Is This the Truck of the Future?

Martijn Graat
Martijn Graat

If you look at the total greenhouse emissions worldwide, then transportation accounts for about 12 percent. Divided by subsector, road transportation is responsible for 75% of those CO2 emissions. No wonder there is a big focus on creating more sustainable modes of transportation. One of the large car manufacturers in the world has just released its vision on a sustainable future for transport, and it is fueled by Hydrogen.

Hyundai Goes Hydrogen

Hyundai recently unveiled its plans for lowering the carbon footprint of the transportation industry. And the plans are ambitious: Hyundai will electrify all new commercial vehicle models, with fuel cell electric or battery-electric powertrains and the application of fuel cell systems, by the year 2028.

“Hyundai Motor Group’s vision is to apply hydrogen energy in all areas of life and industry such as our homes, workplaces and factories. The goal is to make hydrogen readily used for everyone, everything, and everywhere,” said Chairman Chung at the Hydrogen Wave online global forum. “We want to offer practical solutions for the sustainable development of humanity, and with these breakthroughs, we aim to help foster a worldwide Hydrogen Society by 2040.”

Hydrogen versus Batteries

Most of the vehicles we see on our roads today are battery electric vehicles. So what is the difference between a battery electric vehicle and a hydrogen-powered vehicle? I will take you through some of the main differences.

The efficiency of an energy source used to power vehicles can be expressed in a value called energy density. And energy density is one of the challenges truck manufacturers face when designing a truck with a battery-electric power train. You need 27 times the amount of lithium-ion to produce the same amount of energy as that same amount in diesel. With hydrogen, this has been reduced to around four times the amount of diesel.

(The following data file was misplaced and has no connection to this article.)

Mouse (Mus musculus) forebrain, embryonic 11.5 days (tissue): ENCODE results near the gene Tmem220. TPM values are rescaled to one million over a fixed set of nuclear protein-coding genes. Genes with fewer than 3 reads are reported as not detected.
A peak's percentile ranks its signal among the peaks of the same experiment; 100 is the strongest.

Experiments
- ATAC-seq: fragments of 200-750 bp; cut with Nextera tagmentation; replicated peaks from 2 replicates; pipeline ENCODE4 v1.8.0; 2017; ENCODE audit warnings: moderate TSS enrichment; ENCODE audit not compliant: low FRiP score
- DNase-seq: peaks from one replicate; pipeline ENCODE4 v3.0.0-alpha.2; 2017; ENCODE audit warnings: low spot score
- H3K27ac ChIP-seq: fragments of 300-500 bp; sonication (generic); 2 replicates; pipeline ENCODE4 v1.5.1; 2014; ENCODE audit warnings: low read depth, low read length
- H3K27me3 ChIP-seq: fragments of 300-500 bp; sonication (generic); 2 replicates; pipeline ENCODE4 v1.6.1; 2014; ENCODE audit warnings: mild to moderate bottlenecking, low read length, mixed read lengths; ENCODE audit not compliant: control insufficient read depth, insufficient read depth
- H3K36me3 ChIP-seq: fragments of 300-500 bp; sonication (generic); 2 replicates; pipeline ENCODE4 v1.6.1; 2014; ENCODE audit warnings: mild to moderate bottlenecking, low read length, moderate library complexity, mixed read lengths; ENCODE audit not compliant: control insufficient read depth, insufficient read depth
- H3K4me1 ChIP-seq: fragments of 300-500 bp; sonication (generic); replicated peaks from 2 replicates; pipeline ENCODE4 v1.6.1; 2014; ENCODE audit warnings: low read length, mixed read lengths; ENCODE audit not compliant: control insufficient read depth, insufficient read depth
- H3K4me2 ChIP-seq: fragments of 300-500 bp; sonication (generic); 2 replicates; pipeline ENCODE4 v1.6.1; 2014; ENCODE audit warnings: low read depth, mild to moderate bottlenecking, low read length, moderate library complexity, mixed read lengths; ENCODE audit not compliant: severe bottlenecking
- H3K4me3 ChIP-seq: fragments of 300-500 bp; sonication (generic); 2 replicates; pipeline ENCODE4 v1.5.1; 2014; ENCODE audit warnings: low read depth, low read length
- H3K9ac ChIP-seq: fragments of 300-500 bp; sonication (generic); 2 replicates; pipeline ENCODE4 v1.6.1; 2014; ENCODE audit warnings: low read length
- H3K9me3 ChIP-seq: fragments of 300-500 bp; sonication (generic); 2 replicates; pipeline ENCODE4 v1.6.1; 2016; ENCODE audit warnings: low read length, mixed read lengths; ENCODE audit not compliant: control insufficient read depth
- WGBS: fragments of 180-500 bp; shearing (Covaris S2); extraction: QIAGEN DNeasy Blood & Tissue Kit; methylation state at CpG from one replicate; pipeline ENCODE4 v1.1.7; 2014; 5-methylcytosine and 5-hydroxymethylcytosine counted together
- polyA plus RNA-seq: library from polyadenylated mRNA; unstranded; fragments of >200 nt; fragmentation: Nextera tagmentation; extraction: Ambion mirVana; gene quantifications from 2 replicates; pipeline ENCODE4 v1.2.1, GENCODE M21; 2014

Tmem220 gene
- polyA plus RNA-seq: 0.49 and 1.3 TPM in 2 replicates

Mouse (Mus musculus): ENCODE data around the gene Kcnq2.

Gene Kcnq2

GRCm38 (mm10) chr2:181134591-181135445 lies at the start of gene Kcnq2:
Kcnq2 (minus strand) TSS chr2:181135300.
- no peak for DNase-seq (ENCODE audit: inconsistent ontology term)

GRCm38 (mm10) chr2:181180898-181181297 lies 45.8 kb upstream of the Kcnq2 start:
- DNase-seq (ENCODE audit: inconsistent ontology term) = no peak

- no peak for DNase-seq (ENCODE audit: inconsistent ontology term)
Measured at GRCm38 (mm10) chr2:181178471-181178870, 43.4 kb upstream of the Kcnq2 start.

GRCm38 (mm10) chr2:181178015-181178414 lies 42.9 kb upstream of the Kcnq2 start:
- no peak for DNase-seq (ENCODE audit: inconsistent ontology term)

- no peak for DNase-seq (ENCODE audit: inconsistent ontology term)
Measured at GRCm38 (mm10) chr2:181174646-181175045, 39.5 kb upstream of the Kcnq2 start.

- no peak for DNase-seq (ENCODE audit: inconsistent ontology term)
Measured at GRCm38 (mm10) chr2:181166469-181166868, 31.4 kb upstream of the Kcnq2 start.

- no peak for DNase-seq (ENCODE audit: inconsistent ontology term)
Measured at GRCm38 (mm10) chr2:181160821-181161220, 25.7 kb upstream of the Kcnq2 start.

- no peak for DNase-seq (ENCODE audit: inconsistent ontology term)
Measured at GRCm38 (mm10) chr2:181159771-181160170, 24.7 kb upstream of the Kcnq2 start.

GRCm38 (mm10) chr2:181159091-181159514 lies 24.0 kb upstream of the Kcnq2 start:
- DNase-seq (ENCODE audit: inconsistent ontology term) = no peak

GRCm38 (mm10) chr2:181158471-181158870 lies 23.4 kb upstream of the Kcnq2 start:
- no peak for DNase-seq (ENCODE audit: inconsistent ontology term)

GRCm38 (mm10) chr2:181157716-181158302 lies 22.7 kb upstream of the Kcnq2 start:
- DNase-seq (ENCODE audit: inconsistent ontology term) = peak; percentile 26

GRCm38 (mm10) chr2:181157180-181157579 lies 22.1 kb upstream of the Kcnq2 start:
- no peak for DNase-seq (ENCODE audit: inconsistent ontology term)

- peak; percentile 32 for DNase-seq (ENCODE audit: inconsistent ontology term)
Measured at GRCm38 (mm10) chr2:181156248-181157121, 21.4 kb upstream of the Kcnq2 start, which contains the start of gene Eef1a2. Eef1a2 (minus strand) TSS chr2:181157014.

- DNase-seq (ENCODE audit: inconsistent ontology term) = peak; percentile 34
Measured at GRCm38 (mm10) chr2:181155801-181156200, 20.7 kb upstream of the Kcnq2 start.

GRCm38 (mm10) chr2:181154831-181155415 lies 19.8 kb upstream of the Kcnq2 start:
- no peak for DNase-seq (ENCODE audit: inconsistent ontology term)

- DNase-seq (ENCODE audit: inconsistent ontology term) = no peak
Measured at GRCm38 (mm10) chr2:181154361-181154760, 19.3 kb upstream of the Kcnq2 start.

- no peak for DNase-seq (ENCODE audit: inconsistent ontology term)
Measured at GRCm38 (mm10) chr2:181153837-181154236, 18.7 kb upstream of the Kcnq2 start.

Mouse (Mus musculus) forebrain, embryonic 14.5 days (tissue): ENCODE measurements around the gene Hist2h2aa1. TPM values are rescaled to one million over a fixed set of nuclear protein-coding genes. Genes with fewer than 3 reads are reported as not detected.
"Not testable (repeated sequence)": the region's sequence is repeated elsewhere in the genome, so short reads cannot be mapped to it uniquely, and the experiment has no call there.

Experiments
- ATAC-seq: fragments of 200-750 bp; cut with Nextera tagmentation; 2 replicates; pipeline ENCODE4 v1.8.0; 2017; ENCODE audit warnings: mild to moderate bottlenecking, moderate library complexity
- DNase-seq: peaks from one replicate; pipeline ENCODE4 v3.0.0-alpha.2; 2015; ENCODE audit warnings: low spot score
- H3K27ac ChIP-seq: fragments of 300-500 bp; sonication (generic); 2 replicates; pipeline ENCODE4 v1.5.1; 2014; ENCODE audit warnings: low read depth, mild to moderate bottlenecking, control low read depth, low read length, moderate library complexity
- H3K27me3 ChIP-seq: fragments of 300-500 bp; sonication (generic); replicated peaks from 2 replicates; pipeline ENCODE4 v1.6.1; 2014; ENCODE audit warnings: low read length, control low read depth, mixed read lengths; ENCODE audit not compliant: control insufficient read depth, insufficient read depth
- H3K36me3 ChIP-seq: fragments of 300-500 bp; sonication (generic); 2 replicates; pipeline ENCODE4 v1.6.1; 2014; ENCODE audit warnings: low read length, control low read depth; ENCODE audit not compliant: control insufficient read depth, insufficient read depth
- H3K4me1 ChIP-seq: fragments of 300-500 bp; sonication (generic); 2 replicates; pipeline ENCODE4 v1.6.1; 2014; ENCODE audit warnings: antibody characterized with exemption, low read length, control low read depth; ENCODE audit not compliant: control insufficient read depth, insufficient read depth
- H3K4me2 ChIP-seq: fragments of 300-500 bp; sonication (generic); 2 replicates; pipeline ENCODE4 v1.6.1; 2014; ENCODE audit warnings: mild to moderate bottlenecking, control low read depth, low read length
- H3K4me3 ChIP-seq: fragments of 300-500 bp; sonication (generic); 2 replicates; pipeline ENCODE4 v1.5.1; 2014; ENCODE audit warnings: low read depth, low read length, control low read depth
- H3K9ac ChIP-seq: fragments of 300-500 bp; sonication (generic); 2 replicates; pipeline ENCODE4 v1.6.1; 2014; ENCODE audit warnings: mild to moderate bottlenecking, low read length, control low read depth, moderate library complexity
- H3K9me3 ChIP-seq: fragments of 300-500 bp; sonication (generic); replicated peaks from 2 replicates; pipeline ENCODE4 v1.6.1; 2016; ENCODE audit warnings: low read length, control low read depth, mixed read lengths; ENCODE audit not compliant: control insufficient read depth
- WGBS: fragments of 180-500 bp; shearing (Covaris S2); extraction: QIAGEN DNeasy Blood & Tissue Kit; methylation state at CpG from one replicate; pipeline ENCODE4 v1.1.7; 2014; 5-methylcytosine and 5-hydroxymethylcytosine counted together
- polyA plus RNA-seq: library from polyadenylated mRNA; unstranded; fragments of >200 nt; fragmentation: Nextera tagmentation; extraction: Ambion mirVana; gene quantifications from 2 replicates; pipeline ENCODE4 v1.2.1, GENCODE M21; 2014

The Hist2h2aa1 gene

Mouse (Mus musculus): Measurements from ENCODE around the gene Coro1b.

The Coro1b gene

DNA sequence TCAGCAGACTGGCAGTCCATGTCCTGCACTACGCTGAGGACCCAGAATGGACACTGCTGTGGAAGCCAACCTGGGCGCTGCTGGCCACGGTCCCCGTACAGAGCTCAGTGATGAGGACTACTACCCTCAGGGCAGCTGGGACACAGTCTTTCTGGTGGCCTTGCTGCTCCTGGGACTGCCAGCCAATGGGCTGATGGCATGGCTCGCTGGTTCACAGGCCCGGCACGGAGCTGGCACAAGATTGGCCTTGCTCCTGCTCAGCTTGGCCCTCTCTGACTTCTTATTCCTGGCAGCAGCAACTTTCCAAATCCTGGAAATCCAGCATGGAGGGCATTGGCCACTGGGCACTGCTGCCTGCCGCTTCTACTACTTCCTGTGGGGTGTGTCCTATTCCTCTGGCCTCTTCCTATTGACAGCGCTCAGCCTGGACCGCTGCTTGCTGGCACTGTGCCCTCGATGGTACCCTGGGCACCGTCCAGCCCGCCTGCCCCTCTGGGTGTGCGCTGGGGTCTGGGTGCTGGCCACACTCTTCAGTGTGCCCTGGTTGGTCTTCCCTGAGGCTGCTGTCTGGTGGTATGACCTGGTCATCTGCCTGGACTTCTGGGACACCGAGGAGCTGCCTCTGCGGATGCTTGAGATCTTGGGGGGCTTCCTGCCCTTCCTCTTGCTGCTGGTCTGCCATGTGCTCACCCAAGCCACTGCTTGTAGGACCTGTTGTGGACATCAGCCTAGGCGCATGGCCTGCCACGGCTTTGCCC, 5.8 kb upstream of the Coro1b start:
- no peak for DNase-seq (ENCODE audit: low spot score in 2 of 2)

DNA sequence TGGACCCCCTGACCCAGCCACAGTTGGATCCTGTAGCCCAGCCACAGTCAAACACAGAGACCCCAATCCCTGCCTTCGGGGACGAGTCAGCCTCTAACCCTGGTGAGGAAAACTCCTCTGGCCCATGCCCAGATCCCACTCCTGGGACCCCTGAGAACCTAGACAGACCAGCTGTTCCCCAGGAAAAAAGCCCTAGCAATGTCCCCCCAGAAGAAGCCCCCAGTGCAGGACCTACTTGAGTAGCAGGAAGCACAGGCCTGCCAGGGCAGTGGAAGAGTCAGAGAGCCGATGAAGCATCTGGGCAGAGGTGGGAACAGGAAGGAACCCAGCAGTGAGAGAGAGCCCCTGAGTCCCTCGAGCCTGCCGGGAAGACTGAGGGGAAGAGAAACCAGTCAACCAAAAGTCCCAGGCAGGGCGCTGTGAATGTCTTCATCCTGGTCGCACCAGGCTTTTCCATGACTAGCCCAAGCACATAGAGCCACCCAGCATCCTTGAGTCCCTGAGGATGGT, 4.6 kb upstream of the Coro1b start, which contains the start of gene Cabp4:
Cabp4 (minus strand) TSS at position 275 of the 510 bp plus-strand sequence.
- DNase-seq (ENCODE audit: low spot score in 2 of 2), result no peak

There are two other significant advantages when it comes to hydrogen. You can fill a tank of hydrogen in minutes, so in a matter of minutes, the truck is on the road again. A battery-electric truck needs to charge for hours and is out of commission during that time. The Hydrogen fuel cells create the electricity as needed, while the batteries release the electricity they have stored.

In terms of infrastructure, there is currently a wider availability of charging locations for batteries than hydrogen filling stations. When left up to companies like Hyundai, this will soon change.

The Truck of the Future

I watched the video in which Hyundai announced their new hydrogen strategy with interest, but my heart skipped a beat when I saw their design of the hydrogen truck of the future. They are calling it the Trailer Drone.

The trailer drone is an autonomous e-Bogie, a name that comes from the subframes that train cars ride atop. It makes the truck look more like a train car, so the name makes sense. It has fuel cells that are powered by hydrogen, and they have a range of up to 1000 kilometres on a full tank.

The trailer drones have many advantages, some of which are shown in the video. Having steering capabilities at the front and the end of the trailer makes the trailer drone very flexible and much easier to manoeuvre around tight bends than regular trucks. The trailer drones can also turn in place, making parking a breeze (see the first two minutes of the video below). There is also no more driving backwards; the trailer drones simply move one way or the other. The e-Bogies can be so small in size because a lot of the sensors and other technology that supports the autonomous operations of the trailer drones is built into the trailer.

The e-Bogies can be used separately or can be combined to transport larger objects. They will also be able to interoperate, which Hyundai calls Cluster-Mode. In cluster-mode, the trailer drones can form platoons, increasing the amount of freight that can be transported on our current road systems.

The e-Bogies could be used as a platform on which to built many different transportation solutions. From search and rescue to last-mile delivery. Its flexibility and long range create endless possibilities. I can’t wait to see the first units out on the road.

More on Zero-Emission Transportation

If you want to learn more about zero-emission transportation and how we don’t have to wait for trailer drones to hit the road: listen to this episode of the Does Logistics Matter? Podcast, in which I talk to the founders of zero-emission transportation company BREYTNER: Marie-Jose and Jeroen Baartmans.

For more on the Hyundai Trailer Drones and other Hyundai hydrogen innovations see the video below:

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